I would lean towards yes.

So using that same imaginary group of 100 people from a minute ago, I DO think you’ll see that more of the group who did straight bar curls would end up developing some form of wrist, forearm and/or elbow injury at some point than the group who did all of their curls with an EZ curl bar.

In which case it’s more likely that the straight bar group would have had to make some “oh-no-I-have-an-injury” style changes to their workout over this period of time (like reducing the amount of weight being lifted, completely avoiding affected exercises like curls, rows, pull-ups/pull-downs in the short term or long term, taking time off to let things heal, etc.).

Which means indirectly, the healthy people from the EZ curl bar group could potentially end up with better biceps results than the injured people from the straight bar group.

They might even potentially end up with better overall results in general, since more than just biceps training could be affected. This is one of the many things that suck about being injured and why you should do everything you can to make sure it doesn’t happen.

Yes, even if it means a very minor reduction in the amount of activation of the muscle you’re trying to train (which is likely to be insignificant in the grand scheme of things anyway). Safety and injury prevention will always play a bigger role in your success or lack thereof.

So Then, Which Is Better?

I actually have a good perspective on this one, as I exclusively did all of my barbell curling with an EZ curl bar during my first few years of training, but then switched exclusively to the straight bar (after hearing it was “better” for the biceps than the EZ bar) during the next bunch of years after that.

And at some point during those straight bar years, I developed an injury (that darn medial epicondylitis I mentioned before).

Now granted, it’s impossible to say that straight bar curls were the one and only cause of this injury. It was most likely a combination of factors, with another being heavy chin-ups which also happen to involve that same supinated grip a straight barbell curl involves (this is not a coincidence… this fully supinated/underhand grip is a well known cause of wrist, forearm and elbow pain).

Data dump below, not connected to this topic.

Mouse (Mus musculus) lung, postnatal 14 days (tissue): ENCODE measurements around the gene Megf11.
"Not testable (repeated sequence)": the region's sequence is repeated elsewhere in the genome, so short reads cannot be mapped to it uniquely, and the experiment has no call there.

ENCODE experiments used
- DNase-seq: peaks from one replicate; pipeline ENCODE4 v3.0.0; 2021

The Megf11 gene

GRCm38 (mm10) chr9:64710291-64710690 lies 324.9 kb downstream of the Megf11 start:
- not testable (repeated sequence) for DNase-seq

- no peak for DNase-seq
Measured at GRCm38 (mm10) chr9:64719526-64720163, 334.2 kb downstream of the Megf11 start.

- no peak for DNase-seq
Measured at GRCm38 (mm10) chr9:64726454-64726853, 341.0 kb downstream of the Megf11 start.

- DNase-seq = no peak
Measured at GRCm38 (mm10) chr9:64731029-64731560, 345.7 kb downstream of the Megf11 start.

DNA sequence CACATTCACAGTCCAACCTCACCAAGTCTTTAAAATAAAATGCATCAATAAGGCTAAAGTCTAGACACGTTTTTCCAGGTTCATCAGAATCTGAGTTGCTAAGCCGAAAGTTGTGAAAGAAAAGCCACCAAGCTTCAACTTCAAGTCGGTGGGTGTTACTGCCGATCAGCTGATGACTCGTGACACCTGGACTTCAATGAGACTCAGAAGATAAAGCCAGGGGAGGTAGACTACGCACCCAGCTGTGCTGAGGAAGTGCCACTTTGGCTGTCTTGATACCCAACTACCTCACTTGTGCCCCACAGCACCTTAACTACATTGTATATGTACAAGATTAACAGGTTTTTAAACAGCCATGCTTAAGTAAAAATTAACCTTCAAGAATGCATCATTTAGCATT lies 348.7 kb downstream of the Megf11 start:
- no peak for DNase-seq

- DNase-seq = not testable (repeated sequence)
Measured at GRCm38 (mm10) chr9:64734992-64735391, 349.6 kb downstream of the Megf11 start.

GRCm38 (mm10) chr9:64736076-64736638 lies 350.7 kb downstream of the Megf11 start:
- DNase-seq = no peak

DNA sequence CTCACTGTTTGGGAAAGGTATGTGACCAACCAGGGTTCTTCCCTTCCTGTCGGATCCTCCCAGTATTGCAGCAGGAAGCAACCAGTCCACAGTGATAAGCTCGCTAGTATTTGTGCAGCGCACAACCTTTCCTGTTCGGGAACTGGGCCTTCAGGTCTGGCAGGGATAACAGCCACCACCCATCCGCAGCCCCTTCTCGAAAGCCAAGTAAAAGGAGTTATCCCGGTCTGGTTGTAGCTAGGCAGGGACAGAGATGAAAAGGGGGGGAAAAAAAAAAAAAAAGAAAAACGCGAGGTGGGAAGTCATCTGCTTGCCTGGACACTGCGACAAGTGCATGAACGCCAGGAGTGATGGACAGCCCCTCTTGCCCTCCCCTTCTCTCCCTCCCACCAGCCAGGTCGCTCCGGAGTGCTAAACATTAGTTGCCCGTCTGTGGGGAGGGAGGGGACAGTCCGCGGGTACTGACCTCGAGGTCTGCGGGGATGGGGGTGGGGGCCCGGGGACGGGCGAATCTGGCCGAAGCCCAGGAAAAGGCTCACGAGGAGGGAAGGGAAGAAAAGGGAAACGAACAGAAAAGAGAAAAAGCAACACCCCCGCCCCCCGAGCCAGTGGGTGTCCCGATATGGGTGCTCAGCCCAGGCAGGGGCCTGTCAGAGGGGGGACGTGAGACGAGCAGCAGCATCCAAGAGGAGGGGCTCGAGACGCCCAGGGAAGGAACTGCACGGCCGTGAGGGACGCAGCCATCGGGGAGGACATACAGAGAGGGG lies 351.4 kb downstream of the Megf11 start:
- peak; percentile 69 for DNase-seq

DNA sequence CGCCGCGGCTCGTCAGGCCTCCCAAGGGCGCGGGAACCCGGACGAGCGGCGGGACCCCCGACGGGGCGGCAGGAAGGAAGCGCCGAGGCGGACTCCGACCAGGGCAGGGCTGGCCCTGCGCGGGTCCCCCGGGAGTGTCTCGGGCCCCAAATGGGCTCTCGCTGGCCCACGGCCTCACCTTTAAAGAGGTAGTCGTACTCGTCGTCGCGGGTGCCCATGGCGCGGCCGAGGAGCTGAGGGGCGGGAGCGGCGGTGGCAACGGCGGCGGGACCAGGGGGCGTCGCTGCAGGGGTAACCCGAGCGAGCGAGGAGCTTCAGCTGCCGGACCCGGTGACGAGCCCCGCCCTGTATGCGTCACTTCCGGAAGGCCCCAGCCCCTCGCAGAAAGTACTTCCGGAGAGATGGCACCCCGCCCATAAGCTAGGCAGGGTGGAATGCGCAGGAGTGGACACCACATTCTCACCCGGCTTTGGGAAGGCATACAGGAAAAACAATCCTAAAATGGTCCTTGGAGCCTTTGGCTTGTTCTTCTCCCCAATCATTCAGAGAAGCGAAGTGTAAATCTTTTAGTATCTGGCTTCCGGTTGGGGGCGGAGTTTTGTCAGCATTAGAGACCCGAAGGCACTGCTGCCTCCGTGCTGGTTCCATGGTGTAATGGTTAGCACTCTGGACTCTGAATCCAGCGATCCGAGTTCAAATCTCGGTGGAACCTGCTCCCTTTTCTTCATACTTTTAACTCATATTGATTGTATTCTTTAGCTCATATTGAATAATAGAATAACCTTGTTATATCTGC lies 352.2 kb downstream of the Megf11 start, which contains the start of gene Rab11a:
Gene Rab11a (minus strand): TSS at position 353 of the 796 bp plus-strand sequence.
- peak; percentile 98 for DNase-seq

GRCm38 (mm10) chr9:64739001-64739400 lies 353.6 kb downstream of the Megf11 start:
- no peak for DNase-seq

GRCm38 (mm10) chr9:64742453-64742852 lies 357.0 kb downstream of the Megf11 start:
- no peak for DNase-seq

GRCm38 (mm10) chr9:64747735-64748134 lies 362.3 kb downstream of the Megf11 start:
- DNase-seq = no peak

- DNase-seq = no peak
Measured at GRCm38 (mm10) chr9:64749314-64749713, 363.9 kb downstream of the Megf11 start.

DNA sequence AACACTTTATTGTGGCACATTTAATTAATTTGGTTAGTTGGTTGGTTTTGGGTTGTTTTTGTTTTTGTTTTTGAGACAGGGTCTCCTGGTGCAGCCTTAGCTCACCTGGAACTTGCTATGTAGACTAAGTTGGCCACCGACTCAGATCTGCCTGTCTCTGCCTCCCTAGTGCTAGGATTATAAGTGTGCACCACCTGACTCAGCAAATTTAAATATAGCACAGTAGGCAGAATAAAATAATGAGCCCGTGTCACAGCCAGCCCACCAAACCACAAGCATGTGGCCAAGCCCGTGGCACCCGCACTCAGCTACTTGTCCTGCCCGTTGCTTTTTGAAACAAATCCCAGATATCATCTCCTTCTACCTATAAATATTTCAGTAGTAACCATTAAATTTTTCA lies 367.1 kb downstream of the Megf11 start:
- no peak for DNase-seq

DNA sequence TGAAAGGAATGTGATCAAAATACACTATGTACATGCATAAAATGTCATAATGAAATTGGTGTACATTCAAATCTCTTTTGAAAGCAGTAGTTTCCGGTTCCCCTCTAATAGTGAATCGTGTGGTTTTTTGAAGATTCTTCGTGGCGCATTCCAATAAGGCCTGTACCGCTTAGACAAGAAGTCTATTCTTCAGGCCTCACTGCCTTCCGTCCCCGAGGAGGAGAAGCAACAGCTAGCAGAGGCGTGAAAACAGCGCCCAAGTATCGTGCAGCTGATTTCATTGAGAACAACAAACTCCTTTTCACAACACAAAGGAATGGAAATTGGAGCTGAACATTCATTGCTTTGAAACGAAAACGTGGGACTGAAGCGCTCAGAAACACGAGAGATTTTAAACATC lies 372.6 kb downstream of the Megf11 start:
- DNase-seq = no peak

However, if I had to make a list of those factors ranked in terms of which I think played the largest role in causing this injury, years of curling with a straight bar would probably be #1 on that list.

Now granted again, a lot of people will read this and think “it took years for straight bar curls to become a problem for you, so why should I care about that now? I’ll worry about it then, assuming it ever ends up being a problem for me which it might not ever be.”

This is 100% true.

But, as someone who has been there and done that with straight bar curling, and as someone who has heard from a lot of other people who have been there and done that with straight bar curling, all I can tell you is that my recommendation would be to completely avoid it.

Instead, stick with the EZ curl bar and/or various dumbbell curls (in terms of injury prevention, dumbbells are probably the best option of all).

Simply put, the potential CONS of straight bar curls (injury) easily outweigh any potential PROS (the “better” biceps activation it provides, which is likely to be so insignificant it won’t actually matter in the first place).

What’s Next?

If you liked this article, you’ll also like: How To Get Bigger Arms: The Best Bicep And Tricep Workout Routine